This put Dave Schroeder and his 872ci nitrous Corvette at the front of the pack with an average of just under 6.6 seconds. Joe Barry was almost half a second behind in second place, with John Faraone now up into third place overall, but it was only Day Two. There were still three more days of pain to come, starting with a 285-mile (458km) drive to Byron.

IT LOOKED LIKE TOM BAILEY WAS GOING TO HAVE AN EASY RUN THIS YEAR UNTIL HE FRAGGED THE ENGINE IN HIS CAMARO I T H

THERE was only one checkpoint on Day Two and lots of freeway miles, which had a few of the entrants grumbling. While you may think that most would like an easy freeway cruise, the Interstates in the US are nothing like the freeways here in Australia.

For starters, almost everyone does 80mph (128km/h) on the Interstate, despite the posted limit being 70mph. It’s a refreshing change from Australia, where a couple of kilometres over the limit can see a hefty fine. In the hire car we were going 80mph and had a police car cruise past us going at least 10-15mph faster; no one died and no one cared.

Here’s the problem for Drag Week entrants though; most of their cars just aren’t geared for sustained miles at that speed. More than half of the Aussies had Gear Vendors overdrives, so they were fine, but those who didn’t were generally limited to about 65mph on the freeway, and at those speeds everyone is overtaking you, even the trucks. It’s not much fun. Most entrants are happy to tool along the back roads at 50-60mph checking out the small towns, but the Day Two route took us north parallel to Route 66, but not on Route 66 itself.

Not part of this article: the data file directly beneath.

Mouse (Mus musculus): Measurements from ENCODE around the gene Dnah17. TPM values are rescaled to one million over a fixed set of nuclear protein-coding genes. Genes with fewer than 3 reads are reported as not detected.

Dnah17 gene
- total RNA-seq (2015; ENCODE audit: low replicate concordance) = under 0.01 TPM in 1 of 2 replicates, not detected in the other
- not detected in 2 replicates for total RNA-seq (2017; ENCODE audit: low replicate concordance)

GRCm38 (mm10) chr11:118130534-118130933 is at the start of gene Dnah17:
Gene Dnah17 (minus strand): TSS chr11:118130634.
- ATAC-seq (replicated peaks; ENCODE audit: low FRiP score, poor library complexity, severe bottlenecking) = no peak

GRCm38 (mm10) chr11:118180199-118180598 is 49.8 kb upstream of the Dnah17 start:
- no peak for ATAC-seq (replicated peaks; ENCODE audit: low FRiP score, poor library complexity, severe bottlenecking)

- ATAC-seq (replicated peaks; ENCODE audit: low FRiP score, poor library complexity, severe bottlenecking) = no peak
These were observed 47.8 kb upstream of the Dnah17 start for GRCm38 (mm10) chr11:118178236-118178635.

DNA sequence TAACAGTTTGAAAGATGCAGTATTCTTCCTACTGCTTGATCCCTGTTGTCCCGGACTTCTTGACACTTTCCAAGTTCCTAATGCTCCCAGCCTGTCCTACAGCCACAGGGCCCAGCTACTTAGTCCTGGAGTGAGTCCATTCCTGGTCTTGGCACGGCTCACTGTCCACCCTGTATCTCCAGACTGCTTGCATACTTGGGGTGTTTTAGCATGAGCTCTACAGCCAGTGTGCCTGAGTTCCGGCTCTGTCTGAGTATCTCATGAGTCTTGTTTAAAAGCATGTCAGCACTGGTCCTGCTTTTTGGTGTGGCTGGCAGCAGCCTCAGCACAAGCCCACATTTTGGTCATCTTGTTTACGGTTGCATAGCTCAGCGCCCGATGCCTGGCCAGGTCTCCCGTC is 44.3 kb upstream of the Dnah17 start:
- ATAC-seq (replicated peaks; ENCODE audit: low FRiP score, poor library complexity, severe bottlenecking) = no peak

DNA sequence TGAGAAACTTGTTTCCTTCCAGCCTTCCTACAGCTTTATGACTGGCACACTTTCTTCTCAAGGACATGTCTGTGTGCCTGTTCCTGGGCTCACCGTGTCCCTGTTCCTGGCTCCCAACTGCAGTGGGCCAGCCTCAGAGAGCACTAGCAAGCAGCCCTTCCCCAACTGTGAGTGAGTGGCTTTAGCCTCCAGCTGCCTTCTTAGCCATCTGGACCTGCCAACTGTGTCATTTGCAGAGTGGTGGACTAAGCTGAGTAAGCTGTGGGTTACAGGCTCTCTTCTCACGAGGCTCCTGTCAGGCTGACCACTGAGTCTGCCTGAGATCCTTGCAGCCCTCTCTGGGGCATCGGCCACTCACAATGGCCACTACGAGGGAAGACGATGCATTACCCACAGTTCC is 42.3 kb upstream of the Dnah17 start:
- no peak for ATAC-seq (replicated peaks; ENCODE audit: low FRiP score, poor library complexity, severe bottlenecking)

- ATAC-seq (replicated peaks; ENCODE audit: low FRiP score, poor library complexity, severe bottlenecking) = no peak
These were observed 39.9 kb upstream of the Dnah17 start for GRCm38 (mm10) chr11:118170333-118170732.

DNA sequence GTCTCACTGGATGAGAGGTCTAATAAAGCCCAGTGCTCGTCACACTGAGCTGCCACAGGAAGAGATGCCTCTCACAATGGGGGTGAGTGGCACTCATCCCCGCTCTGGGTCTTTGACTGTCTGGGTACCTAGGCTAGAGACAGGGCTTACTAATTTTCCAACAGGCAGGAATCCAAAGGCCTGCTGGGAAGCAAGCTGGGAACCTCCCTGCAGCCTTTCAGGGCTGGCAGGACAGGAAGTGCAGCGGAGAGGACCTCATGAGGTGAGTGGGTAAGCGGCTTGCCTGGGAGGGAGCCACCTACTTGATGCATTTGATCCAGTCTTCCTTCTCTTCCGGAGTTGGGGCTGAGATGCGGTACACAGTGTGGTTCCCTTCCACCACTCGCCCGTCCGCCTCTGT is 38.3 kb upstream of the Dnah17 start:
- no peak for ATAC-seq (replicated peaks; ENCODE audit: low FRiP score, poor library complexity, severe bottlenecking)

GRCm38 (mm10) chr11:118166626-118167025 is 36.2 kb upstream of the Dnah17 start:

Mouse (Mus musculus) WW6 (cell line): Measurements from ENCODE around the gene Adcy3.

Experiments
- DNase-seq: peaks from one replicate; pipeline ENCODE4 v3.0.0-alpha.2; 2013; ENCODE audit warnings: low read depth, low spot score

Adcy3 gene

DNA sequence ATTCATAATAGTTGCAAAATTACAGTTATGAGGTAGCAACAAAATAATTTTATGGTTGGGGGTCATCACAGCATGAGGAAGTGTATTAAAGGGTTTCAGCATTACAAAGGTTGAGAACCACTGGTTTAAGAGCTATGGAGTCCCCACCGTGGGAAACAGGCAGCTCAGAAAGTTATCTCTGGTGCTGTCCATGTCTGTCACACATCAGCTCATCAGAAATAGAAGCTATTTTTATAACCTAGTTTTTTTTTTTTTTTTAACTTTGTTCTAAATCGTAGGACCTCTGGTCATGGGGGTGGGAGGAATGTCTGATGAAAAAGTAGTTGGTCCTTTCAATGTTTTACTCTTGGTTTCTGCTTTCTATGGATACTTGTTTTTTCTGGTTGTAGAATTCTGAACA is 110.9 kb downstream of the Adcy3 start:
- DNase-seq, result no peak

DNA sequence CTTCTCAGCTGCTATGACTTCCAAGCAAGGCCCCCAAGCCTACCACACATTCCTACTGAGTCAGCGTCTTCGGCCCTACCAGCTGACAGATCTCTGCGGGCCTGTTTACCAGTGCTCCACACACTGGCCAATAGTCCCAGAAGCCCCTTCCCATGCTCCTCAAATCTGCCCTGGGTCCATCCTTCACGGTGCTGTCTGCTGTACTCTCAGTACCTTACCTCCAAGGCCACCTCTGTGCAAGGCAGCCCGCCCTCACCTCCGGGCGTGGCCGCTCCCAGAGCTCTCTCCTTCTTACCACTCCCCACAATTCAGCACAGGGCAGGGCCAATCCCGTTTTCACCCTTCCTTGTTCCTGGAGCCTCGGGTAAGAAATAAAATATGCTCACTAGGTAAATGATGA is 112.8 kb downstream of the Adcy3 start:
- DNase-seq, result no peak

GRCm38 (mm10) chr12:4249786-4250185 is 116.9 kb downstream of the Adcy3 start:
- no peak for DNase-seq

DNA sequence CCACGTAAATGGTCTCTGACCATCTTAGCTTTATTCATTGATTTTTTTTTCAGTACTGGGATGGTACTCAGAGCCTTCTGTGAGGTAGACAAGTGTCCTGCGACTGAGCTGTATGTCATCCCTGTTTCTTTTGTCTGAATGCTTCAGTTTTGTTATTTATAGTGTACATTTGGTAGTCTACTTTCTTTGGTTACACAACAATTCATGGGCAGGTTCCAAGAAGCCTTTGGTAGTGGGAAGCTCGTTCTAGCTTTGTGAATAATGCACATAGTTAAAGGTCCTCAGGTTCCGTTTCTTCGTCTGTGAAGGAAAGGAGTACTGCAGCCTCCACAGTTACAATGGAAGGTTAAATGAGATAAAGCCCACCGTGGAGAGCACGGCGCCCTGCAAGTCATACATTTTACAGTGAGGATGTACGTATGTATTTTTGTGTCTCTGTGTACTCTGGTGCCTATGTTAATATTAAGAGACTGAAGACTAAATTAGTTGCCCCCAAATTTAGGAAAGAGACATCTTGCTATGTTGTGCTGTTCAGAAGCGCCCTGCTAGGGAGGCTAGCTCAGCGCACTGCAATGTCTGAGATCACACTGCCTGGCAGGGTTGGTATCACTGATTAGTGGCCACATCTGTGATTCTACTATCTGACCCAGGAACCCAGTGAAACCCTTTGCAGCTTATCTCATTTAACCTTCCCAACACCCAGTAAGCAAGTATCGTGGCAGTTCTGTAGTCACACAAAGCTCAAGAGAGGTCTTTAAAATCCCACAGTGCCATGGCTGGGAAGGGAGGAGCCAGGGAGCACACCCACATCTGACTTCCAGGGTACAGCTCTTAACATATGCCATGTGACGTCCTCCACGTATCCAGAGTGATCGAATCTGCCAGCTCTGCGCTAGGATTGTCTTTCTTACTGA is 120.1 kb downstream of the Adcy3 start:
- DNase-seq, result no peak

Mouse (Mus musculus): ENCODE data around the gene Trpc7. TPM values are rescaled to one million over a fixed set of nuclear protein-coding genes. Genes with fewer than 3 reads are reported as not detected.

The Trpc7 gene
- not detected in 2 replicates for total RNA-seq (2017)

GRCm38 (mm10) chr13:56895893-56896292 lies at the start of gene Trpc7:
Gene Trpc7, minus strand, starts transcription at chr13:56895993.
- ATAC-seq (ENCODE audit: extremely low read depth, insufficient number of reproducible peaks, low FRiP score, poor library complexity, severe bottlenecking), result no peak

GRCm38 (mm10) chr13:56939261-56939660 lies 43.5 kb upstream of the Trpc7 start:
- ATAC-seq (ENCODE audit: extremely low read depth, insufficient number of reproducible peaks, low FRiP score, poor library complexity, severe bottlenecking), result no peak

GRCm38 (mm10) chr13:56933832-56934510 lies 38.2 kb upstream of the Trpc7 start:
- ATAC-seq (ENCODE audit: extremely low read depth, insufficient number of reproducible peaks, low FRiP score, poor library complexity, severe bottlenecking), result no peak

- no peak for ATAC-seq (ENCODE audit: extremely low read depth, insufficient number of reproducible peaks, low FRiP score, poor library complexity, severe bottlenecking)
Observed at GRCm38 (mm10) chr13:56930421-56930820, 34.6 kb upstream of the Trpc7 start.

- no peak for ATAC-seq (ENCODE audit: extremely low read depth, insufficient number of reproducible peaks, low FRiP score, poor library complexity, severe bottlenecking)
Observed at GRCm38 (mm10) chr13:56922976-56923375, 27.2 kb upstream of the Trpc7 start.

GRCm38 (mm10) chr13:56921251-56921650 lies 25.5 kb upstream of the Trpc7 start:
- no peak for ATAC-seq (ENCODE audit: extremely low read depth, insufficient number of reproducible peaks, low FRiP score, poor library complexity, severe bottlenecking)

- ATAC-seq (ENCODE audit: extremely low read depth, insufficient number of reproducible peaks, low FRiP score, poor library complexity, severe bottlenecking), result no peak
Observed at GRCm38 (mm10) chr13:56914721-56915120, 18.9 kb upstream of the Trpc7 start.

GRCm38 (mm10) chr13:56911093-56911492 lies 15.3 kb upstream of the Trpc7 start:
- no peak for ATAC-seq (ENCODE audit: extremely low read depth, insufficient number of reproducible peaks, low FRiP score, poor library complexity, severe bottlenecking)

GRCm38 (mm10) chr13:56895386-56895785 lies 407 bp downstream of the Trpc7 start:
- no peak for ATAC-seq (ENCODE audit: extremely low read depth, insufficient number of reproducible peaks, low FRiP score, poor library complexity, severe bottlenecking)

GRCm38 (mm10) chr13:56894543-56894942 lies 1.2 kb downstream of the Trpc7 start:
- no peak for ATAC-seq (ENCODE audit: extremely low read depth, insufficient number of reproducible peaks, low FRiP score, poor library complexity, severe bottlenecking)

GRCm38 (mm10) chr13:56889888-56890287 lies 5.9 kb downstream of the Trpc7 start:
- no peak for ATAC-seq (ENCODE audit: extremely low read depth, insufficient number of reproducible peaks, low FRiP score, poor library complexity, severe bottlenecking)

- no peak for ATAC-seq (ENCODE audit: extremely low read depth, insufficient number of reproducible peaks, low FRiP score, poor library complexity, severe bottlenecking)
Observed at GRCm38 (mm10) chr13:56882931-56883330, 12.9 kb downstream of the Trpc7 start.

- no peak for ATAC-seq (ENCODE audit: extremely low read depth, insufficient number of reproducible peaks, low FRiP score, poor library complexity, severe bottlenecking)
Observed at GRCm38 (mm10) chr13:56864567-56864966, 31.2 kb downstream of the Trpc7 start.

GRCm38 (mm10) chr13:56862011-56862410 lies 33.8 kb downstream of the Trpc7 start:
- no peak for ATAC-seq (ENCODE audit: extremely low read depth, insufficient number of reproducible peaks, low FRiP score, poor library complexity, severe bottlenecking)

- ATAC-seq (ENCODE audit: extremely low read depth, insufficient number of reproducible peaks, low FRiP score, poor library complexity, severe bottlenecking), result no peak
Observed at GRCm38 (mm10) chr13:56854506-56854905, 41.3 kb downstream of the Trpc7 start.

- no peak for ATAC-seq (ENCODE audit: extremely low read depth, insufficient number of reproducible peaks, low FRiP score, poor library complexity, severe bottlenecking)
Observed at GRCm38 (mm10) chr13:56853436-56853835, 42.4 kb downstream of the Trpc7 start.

We woke to a foggy morning but the clouds lifted quickly and once again it was Arby at the front of the queue. The track at Byron was a bit different in that entrants had to drive onto the track and then reverse into the burnout box. It made things pretty slow run to run, and while the track has a decidedly downhill slope, that didn’t help POR440 on its first pass of 10.0@133mph, followed by a 10.13@135.9mph. Arby traced the problem to a fuel quality issue, with one drum measuring up at E70 rather than E85. But then Mark had to wait around for another 3.5 hours for a third pass, and with better fuel on board the Valiant went 9.75@141mph.

The Dirty Bird Falcon launched well on its first run, but dropped oil on the startline, and then blew the boost pipe off to roll across for a 13-second pass. A second pass wasn’t much better; the Falcon tried to turn sideways just past the 60-foot mark and ran a mid-11 at only 80mph, dumping a significant pool of oil on the startline. The organisers weren’t happy and the call came over the PA for the guys to present the car for inspection before it hit the track again.

Craig Moar tried some suspension changes but they didn’t work and he slipped and slid his way to a 10.68 with the big green Buick; the guys had to settle for a 10.18@132mph on the second run.

Byron was the last day that we would see Richie Crampton, and he finished his Drag Week off with an 8.27@165mph. The eminently likeable Top Fuel pilot needed to head to Charlotte to drive the SealMaster Top Fuel dragster owned by drag racing legend Connie Kalitta. Richie would eventually go all the way to the final and finish runner-up to teammate Doug Kalitta, so all in all he had a pretty good week.

Brian Jensen cranked off a 9.73@140mph with the Torana hatch, and he was happy enough with that to hit the road towards Great Lakes Dragaway in Wisconsin.